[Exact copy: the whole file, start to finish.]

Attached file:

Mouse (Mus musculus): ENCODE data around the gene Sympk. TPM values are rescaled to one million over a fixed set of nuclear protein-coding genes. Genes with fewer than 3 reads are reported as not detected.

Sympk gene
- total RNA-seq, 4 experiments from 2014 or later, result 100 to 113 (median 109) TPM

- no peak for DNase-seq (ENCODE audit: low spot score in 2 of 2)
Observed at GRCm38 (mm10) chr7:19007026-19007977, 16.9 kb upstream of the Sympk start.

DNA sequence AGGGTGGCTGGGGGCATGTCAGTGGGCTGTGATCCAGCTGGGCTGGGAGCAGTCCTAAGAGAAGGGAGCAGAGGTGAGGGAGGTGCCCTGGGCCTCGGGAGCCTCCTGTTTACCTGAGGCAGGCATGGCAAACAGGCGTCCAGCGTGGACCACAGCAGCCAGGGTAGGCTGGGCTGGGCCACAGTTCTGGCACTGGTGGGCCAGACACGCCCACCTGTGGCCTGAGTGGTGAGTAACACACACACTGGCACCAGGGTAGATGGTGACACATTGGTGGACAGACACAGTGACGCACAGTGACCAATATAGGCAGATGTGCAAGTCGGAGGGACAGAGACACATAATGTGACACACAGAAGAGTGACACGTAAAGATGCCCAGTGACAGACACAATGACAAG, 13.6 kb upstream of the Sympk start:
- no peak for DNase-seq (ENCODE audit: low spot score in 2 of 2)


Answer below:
Mouse (Mus musculus): ENCODE data around the gene Sympk. TPM values are rescaled to one million over a fixed set of nuclear protein-coding genes. Genes with fewer than 3 reads are reported as not detected.

Sympk gene
- total RNA-seq, 4 experiments from 2014 or later, result 100 to 113 (median 109) TPM

- no peak for DNase-seq (ENCODE audit: low spot score in 2 of 2)
Observed at GRCm38 (mm10) chr7:19007026-19007977, 16.9 kb upstream of the Sympk start.

DNA sequence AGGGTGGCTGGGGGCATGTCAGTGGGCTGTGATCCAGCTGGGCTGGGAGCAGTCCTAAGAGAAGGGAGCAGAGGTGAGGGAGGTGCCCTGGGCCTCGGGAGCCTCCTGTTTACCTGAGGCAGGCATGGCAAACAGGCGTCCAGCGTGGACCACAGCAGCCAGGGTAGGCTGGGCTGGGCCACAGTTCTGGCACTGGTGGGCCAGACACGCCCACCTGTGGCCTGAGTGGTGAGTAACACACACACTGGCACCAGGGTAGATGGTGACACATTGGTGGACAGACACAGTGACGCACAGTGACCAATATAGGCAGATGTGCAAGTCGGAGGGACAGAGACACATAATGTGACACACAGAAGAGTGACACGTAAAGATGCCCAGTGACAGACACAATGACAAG, 13.6 kb upstream of the Sympk start:
- no peak for DNase-seq (ENCODE audit: low spot score in 2 of 2)